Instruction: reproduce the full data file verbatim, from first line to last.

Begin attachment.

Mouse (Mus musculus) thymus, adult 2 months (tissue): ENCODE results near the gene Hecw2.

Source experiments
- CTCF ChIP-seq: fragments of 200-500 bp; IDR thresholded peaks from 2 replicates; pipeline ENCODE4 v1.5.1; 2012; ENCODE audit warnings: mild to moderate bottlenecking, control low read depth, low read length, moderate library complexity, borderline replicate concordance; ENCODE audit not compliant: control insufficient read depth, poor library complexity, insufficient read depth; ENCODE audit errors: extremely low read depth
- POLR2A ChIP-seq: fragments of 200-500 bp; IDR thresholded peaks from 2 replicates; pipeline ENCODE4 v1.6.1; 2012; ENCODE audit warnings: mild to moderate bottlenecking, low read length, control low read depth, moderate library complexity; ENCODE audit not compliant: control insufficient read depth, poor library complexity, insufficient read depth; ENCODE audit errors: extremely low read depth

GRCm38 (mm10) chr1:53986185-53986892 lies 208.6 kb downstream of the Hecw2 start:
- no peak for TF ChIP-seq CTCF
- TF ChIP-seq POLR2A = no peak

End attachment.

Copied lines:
Mouse (Mus musculus) thymus, adult 2 months (tissue): ENCODE results near the gene Hecw2.

Source experiments
- CTCF ChIP-seq: fragments of 200-500 bp; IDR thresholded peaks from 2 replicates; pipeline ENCODE4 v1.5.1; 2012; ENCODE audit warnings: mild to moderate bottlenecking, control low read depth, low read length, moderate library complexity, borderline replicate concordance; ENCODE audit not compliant: control insufficient read depth, poor library complexity, insufficient read depth; ENCODE audit errors: extremely low read depth
- POLR2A ChIP-seq: fragments of 200-500 bp; IDR thresholded peaks from 2 replicates; pipeline ENCODE4 v1.6.1; 2012; ENCODE audit warnings: mild to moderate bottlenecking, low read length, control low read depth, moderate library complexity; ENCODE audit not compliant: control insufficient read depth, poor library complexity, insufficient read depth; ENCODE audit errors: extremely low read depth

GRCm38 (mm10) chr1:53986185-53986892 lies 208.6 kb downstream of the Hecw2 start:
- no peak for TF ChIP-seq CTCF
- TF ChIP-seq POLR2A = no peak